THE CLYMB: Has con­stant com­mu­ni­ca­tion through social media changed the mod­ern road trip?
LEONARD: If you’re open to it and are present, a road trip can be a beau­ti­ful, amaz­ing thing. If you’re con­stant­ly wor­ried about how you’re going to com­mu­ni­cate all the dai­ly hap­pen­ings of your trip on Twit­ter and Insta­gram, well, you’re prob­a­bly going to have a much dif­fer­ent expe­ri­ence.

THE CLYMB: Read­ing and being inspired by On The Road, how did it affect your jour­neys?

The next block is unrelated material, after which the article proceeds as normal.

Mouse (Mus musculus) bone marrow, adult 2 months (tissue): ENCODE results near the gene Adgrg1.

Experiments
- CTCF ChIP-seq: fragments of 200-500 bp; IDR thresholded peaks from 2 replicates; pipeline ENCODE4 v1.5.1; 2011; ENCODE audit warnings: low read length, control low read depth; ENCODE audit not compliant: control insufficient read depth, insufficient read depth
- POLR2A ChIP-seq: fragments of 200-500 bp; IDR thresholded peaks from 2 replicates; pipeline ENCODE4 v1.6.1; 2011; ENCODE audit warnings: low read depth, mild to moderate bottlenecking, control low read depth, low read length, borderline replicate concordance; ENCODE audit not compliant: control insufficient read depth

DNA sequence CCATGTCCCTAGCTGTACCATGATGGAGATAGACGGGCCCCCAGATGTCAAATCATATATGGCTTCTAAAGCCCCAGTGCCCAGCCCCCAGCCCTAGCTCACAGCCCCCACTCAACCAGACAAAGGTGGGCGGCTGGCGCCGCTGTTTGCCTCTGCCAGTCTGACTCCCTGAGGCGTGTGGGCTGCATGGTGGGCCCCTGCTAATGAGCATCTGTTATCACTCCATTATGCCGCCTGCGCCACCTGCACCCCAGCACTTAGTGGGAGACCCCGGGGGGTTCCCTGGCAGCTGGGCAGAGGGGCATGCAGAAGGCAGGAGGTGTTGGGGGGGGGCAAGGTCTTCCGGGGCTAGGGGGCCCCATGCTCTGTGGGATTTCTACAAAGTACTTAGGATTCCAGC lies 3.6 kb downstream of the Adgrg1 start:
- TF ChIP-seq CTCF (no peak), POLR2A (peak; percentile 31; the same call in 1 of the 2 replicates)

LEONARD: I think Thomas McGuane put it best in an essay I quot­ed in my book, The New Amer­i­can Road Trip Mix­tape: “He trained us in the epic idea that…you didn’t nec­es­sar­i­ly have to take it in Dip­stick, Ohio, for­ev­er. …Ker­ouac set me out there with my own key to the high­way.” I think it impressed upon me, when I was a teenag­er read­ing it for the first time, the roman­tic notion of find­ing answers out on the road.